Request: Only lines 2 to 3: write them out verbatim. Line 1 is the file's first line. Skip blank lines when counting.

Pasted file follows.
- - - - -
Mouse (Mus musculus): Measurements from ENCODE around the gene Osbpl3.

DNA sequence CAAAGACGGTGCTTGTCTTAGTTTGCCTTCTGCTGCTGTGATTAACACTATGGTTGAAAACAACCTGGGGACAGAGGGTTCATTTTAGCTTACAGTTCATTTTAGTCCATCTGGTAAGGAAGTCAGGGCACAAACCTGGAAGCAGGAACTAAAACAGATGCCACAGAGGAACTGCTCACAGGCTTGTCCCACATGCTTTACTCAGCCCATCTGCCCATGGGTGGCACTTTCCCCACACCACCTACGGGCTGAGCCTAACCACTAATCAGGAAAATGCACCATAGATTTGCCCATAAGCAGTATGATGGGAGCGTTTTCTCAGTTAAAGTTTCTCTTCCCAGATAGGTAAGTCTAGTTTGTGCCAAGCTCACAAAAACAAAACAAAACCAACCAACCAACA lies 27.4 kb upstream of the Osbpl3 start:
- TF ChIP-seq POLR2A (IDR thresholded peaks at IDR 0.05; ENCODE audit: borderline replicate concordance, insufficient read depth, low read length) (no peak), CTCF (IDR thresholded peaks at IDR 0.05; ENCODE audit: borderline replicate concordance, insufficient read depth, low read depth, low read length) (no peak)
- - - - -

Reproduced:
DNA sequence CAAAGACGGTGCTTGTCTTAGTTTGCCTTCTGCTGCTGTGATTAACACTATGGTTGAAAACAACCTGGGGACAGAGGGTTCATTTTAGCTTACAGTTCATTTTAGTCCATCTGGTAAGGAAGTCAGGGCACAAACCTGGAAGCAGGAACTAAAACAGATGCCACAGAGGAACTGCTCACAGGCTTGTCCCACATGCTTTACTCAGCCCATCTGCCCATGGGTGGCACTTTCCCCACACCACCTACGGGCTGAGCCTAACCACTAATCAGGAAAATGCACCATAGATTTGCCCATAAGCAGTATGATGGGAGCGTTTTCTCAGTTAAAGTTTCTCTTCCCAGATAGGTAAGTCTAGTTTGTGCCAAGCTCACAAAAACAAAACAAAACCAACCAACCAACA lies 27.4 kb upstream of the Osbpl3 start:
- TF ChIP-seq POLR2A (IDR thresholded peaks at IDR 0.05; ENCODE audit: borderline replicate concordance, insufficient read depth, low read length) (no peak), CTCF (IDR thresholded peaks at IDR 0.05; ENCODE audit: borderline replicate concordance, insufficient read depth, low read depth, low read length) (no peak)